Several employers had moved to a bi-weekly

While the temperature hasn’t felt like summer in Connecticut the last few days, judging by the traffic this morning, there are lots of you on vacation this week.

If you’re one of the (un)lucky ones working this week, perhaps you have a few extra minutes to tackle some projects that have been on the back

It’s hard to read the Connecticut Law Tribune’s Editorial this week on “The Problem of Workplace Arbitration Clauses” with a straight face. It is dripping with sarcasm, filled with sweeping generalities, and reserves its greatest enmity for employers and the lawyers that represent them.

If the editorial is to be believed, employers and their lawyers apparently routinely use “deceptive” arbitration clauses — often pushed by a “third assistant personnel clerk” — that are hidden until “defense counsel raises the jury waiver or arbitration agreement from its dusty grave in the company’s personnel files.”

But perhaps I’m overreacting. So let’s review the editorial more closely and try to separate fact from fiction.  The editorial, in its full unedited version, is in italics. 

Over the last decade, employers have more and more often incorporated jury waiver or mandatory arbitration clauses into their employment arrangements to avoid the perceived horror of facing jury review of the way they treat their employees. These clauses are often presented in circumstances that many argue are deceptive, if not downright coercive.

On the first premise — that employers are using arbitration agreements more — the editorial doesn’t provide numbers. But I’ll tend to agree with the notion that the use of arbitration agreements are increasing. However, most employers are not concerned with “jury review.”  Just a handful of cases ever see a court room. Only 2.9 percent of federal employment cases even reach trial! The reasons for their use are complicated but part of it is that the cost of defending cases has skyrocketed. Indeed, from 2010 to 2013, the median time from filing to trial of a civil case in federal court in Connecticut has risen from 27.9 months to 35.7 months (nearly three years!).  Arbitration is much quicker and more cost effective for both sides.

As to the second premise — that the clauses are presented in circumstances that are “coercive” — I suppose that is up for debate. But it depends on your definition of “coercion”.  The legal definition of coercion typically means through “force” or “duress”.  The classic law school example of being forced to sign a contract at gunpoint is clearly “coercion.”  But an employee who wants a job and signs an agreement if he wants the job? In my view (and many courts), that is not “coercion.”

But let’s agree to disagree on this point and move on.

Despite the significance of an employee signing away a legal right that lies at the very base of our civil justice system, there is almost never any effort to explain to the employee what the waiver or arbitration agreement means or even that they are giving up any right at all. In fact, quite the reverse is the rule.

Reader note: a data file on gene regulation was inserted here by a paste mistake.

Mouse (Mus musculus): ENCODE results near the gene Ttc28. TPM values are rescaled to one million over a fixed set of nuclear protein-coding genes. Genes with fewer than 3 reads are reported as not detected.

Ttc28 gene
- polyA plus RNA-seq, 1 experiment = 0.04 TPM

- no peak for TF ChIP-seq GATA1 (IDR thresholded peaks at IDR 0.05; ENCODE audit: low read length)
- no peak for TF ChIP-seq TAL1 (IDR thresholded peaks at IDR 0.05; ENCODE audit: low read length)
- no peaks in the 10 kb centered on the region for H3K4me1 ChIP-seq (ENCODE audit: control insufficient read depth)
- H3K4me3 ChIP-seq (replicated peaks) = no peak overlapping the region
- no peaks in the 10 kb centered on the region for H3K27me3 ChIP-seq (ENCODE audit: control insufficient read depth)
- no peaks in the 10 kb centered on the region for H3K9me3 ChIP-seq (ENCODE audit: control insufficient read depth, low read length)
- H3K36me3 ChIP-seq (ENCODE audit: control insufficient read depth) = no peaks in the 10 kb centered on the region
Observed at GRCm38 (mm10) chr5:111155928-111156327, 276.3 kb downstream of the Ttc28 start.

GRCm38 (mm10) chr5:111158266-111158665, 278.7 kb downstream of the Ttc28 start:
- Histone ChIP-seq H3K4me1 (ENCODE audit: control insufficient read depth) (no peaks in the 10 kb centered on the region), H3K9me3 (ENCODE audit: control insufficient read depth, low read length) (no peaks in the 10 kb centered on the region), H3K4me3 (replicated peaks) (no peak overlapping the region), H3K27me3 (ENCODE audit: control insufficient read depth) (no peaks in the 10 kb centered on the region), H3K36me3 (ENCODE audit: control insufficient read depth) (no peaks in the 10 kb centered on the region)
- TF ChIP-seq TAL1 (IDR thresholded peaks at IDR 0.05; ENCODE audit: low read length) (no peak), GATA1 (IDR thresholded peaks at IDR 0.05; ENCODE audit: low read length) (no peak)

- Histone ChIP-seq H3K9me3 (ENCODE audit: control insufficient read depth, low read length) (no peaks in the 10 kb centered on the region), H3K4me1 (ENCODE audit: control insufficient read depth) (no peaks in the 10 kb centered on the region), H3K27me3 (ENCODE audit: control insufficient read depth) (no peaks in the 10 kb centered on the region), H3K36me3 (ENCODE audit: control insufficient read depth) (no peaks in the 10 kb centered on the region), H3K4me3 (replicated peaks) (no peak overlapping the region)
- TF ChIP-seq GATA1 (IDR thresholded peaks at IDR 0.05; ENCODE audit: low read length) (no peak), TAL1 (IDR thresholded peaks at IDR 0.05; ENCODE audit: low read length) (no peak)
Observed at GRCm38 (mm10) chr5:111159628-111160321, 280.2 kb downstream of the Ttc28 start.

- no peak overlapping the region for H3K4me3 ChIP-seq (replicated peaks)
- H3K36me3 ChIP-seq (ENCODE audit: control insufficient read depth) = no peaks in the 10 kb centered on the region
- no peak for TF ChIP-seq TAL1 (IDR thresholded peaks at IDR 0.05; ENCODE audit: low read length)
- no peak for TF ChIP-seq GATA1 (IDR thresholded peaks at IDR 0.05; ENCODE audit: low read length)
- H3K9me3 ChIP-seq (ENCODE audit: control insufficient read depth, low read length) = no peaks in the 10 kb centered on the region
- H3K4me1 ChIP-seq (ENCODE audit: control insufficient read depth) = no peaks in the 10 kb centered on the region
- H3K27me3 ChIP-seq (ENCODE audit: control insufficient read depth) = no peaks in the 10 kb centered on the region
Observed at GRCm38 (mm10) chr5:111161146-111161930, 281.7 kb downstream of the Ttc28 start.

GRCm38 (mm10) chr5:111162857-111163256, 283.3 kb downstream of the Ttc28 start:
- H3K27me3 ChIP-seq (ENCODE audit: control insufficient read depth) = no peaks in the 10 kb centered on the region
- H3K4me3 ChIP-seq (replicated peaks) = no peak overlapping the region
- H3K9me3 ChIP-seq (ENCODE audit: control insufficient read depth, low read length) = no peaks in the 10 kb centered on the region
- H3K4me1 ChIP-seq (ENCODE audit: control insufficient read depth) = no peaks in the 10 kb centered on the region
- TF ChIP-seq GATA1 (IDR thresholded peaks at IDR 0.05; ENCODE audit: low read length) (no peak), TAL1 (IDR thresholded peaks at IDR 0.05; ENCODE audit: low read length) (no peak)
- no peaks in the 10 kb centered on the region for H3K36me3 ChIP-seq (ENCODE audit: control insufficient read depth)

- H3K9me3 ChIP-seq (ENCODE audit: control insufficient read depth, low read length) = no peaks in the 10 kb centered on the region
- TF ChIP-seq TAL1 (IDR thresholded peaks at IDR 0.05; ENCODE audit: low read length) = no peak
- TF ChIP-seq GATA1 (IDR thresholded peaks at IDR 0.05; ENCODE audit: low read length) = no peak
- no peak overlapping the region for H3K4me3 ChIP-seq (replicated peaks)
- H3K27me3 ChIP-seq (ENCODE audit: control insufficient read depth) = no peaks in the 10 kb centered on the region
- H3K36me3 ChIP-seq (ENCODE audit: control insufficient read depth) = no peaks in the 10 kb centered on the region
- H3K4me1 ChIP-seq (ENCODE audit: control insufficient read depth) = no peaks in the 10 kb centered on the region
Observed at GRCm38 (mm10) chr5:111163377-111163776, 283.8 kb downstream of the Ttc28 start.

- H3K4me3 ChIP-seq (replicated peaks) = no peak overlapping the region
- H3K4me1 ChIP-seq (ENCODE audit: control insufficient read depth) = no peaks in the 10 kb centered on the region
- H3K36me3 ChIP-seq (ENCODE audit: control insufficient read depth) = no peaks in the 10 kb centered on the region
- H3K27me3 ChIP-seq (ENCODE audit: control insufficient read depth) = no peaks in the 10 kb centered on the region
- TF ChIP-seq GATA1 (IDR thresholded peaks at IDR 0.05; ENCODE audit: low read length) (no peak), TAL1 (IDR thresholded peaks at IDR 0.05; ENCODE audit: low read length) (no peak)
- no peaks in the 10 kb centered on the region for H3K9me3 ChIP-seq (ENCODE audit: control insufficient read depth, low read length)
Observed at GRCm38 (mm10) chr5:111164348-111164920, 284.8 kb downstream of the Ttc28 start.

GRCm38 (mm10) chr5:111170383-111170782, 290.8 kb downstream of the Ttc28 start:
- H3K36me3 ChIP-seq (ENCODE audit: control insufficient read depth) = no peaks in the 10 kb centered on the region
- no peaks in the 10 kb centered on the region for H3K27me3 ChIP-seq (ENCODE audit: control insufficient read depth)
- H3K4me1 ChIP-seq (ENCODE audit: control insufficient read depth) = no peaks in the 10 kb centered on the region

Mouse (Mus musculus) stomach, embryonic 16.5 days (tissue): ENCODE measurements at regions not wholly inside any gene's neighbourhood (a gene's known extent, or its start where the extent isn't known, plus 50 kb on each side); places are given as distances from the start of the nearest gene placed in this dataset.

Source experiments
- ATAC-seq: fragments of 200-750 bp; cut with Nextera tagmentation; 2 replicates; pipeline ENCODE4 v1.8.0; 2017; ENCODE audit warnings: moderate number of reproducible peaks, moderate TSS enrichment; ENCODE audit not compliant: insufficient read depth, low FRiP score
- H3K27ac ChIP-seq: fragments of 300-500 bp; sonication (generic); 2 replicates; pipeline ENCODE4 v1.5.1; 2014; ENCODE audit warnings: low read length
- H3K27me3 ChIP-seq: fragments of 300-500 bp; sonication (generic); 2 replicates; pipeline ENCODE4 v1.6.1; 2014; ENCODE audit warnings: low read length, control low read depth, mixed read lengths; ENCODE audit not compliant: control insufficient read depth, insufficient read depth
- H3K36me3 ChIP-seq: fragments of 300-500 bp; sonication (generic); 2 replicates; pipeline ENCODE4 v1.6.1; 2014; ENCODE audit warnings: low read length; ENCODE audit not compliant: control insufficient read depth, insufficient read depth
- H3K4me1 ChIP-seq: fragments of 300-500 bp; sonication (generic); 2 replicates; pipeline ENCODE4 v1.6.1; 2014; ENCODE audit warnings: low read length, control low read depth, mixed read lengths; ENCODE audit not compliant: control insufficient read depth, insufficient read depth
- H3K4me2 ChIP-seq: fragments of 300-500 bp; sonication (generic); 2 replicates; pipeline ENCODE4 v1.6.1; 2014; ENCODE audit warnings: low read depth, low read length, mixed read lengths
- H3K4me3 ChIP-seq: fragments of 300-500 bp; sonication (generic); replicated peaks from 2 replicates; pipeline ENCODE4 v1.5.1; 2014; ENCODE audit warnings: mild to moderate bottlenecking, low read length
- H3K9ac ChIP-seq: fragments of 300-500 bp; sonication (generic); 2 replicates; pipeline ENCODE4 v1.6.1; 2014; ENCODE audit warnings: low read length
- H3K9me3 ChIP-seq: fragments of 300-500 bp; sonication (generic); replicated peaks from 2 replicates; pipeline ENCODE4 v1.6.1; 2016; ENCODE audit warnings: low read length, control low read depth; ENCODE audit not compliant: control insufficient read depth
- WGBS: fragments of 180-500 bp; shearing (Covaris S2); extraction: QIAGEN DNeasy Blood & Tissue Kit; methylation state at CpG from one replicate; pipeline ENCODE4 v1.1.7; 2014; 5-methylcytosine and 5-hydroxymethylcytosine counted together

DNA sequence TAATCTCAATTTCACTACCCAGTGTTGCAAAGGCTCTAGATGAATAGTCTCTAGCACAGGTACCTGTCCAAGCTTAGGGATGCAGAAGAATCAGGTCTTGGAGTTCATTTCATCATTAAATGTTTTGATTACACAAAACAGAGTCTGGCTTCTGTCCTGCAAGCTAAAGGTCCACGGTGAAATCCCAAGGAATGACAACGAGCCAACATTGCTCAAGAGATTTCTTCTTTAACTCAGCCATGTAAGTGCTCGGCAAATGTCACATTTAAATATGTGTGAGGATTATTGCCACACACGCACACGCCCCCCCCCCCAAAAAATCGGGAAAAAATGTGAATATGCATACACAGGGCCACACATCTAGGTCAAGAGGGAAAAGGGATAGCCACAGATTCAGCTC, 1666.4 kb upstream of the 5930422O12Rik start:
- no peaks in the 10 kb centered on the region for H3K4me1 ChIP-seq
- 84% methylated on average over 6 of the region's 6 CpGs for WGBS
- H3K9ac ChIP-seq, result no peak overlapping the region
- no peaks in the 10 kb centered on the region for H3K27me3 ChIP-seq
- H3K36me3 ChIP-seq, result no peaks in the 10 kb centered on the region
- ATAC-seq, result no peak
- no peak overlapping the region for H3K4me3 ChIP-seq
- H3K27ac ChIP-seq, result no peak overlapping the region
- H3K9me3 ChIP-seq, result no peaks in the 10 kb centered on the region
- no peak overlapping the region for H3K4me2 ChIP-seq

“Almost never”?  That statement barely deserves any credence.  There is no evidence to support this statement.  And additionally, what does it mean to “explain to the employee what the waiver” means? Typically, the provisions state that any claim out of an employee’s employment must be submitted to arbitration instead of the courts. Isn’t that enough? (Yes, say the courts.)

Regardless, employers have been advised to make sure that arbitration agreements are highlighted and not merely stuck in page 32 of a handbook.

And the editorial seems to ignore the positive attributes that alternative dispute resolution can bring to the employee as well.  Arbitration has a place in our “civil justice system” too.  (Indeed, in a 2012 editorial, the Law Tribune voiced its support for passage of the Uniform Arbitration Act. The drafters of that act noted that “the enforceability of arbitration agreements cannot be treated any differently from the enforcement of contracts generally under state contract law” and avoided specific references to employment agreements.)


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Sure, the headline is click-bait. Designed to get your attention.

But it’s actually true.  Connecticut law requires employers in Connecticut to pay their employees on a weekly basis.  Conn. Gen. Stat. Sec. 31-71b states it in sorta plain English.

[E]ach employer … shall pay weekly all moneys due each employee on a regular pay

Last week, a story caught my eye and the attention of some of my colleagues.  As reported first by Bloomberg BNA, IBM has stopped providing the comparison information that is typically required in separation agreements for older workers under the Older Workers Benefit Protection Act.

You may be wondering how that is possible.  Robin